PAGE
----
They almost seem to float on the shimmering  surface  of  Palau’s  Southern  Lagoon, rounded knobs of ancient coral formations mantled  in  dense  emerald-green  foliage. Though most of them are uninhabited, this spatter  of  tiny  islands  805km  (500  miles) west  of  the  Philippines has  become famous  among  divers  for  its  rich  diversity of marine life. The warm blue waters are so clear  (up  to  30m/98-ft.  visibility)  that  even snorkelers get quite a show, but scuba divers   report   truly   awesome   experiences here,  with  breathtakingly  deep  drop-offs and  immense  submarine  caverns.  Walldiving sites such as the Blue Corner, the Blue  Holes,  the  German  Channel,  the Peleliu Wall, and the Ngmelis Drop-Off have  achieved  almost  legendary  status among divers in the know.

It’s the big fish that give the Rock Islands their  special  claim  to  fame.  Commercial fishing  has  been  banned  in  Palau for more  than  a  decade,  and  as  a  result, threatened  shark,  barracuda,  and  wrasse species, as well as turtles and dolphins and giant  clams,  thrive  around  the  island’s spectacular  reefs.  Tallies  vary  widely,  but there  are  somewhere  around  300  islands in  the  group,  spread  over  some  161km (100 miles) of ocean south of Palau’s largest  island,  Babeldaob.  Three  ocean  currents  converge  here,  which  means  that hundreds of migratory fish species pass in and  out  of  these  waters.  Several  World War   II   shipwrecks   provide   underwater landmarks  to  explore;  you  can  also  swim through  tunnels  in  certain  islands’  coasts to  reach  inland  marine  lakes,  populated with  rare  stingless  jellyfish,  a  snorkeling experience you’ll never forget.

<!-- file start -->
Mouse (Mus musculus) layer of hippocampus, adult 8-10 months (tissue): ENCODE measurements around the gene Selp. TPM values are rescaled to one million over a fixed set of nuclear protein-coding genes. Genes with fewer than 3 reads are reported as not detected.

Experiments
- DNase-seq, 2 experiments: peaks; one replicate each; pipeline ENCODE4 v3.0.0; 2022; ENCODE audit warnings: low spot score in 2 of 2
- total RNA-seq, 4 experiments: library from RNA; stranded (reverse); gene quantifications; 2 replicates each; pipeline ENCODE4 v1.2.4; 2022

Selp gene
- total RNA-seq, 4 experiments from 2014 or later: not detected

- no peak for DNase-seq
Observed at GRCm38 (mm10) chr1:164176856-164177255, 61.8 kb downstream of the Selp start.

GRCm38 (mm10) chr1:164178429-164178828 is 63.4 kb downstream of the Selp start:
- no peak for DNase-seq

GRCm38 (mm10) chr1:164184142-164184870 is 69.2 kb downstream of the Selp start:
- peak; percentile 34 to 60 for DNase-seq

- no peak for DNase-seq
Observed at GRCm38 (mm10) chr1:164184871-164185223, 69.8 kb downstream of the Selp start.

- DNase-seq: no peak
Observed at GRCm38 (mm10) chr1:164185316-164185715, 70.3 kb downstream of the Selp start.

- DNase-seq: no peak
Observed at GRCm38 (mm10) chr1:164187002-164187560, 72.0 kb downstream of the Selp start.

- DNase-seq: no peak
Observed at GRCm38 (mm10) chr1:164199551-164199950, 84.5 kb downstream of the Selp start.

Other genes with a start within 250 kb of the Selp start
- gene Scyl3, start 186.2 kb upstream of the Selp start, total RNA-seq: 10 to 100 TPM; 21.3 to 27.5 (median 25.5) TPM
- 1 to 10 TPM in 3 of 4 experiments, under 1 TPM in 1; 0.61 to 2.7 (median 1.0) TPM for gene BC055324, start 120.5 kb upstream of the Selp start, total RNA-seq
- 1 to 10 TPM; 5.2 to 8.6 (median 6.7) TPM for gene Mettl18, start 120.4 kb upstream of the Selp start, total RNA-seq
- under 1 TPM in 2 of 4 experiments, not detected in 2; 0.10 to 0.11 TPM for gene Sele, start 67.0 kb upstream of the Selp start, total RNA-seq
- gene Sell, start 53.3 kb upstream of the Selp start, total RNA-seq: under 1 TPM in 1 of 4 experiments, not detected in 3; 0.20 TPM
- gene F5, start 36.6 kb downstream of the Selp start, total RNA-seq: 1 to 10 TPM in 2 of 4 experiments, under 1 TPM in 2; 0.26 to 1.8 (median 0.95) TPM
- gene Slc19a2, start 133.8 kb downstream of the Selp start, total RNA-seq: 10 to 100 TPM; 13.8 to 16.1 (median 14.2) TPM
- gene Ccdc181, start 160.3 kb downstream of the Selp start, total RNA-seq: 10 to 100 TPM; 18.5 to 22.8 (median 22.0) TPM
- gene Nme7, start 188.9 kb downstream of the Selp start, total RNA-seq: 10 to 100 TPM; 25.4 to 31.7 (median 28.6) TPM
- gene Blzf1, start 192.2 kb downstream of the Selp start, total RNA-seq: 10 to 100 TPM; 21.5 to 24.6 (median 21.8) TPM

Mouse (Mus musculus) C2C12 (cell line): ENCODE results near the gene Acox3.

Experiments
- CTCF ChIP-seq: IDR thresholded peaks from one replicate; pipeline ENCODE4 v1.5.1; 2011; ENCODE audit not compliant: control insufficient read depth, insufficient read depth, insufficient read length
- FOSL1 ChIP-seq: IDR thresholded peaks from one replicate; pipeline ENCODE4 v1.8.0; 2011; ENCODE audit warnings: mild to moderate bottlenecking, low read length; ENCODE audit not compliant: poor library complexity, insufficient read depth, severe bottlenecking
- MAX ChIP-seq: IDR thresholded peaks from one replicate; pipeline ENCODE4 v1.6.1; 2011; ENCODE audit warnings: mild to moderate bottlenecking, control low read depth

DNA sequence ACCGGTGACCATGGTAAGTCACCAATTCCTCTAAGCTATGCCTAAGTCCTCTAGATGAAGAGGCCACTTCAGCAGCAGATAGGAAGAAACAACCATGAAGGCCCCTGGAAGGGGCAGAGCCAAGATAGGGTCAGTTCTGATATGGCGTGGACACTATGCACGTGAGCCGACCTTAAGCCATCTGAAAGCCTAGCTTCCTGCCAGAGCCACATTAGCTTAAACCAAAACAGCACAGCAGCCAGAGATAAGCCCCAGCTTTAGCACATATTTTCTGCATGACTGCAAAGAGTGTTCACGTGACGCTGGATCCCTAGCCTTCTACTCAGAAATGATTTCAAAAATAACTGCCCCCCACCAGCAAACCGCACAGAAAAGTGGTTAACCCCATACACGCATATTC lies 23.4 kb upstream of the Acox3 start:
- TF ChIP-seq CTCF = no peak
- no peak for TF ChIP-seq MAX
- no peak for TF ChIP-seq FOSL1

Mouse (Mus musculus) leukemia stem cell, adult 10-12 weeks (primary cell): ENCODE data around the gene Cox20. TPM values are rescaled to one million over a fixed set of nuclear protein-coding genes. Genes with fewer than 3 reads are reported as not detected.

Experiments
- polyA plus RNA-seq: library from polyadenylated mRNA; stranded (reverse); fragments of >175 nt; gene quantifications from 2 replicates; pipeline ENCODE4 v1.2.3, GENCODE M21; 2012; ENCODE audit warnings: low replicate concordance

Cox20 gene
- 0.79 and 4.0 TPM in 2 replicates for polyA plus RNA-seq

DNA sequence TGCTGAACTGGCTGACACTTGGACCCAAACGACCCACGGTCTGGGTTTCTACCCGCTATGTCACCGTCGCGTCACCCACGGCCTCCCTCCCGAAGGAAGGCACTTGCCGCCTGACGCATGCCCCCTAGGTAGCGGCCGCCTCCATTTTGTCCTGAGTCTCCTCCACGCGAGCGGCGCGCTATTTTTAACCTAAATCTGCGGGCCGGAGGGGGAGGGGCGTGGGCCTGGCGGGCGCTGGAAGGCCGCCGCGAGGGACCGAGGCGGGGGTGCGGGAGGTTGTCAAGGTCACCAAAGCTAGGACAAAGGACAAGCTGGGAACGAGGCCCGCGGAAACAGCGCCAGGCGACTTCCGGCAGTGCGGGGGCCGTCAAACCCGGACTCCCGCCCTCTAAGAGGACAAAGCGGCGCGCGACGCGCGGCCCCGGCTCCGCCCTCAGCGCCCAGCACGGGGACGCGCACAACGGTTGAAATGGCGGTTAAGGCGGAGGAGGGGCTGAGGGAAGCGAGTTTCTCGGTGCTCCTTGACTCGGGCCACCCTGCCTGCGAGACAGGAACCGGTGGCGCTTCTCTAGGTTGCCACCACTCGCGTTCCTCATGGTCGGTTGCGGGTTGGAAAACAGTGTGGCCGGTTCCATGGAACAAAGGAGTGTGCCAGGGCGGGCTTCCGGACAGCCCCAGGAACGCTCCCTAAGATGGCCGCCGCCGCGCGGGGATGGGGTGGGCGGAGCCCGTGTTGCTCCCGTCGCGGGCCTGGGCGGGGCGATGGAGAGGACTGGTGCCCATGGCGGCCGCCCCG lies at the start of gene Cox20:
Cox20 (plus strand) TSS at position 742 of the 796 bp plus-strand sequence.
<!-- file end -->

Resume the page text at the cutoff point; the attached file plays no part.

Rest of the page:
For a great overview of the Rock Islands, take a speedboat tour from the main tourist town of Koror, about 20 minutes from the  airport.  These  tours  will  whiz  you around   to   secluded   coves,   jewel-like lagoons,  and  the  most  dazzling  strips  of white-sand   beach.   When   it’s   time   to get down to some serious diving, leading dive-boat operators include Fish and Fins, Neco’s Marine, and   Sam’s   Tours. For a little variety, you can also try kayaking  and  sport  fishing  around  the  islands; there  are  plenty  of  watersports  shops  in Koror, as well as at the leading resorts.

Exotic as Palau may seem, English is spoken everywhere, and the U.S. dollar is the main currency. You can easily base yourself in Koror, or book a berth on a liveaboard boat such as the Eclipse (book through Sam’s Tours) or the Ocean Adventure I and III (book through Fish and Fins).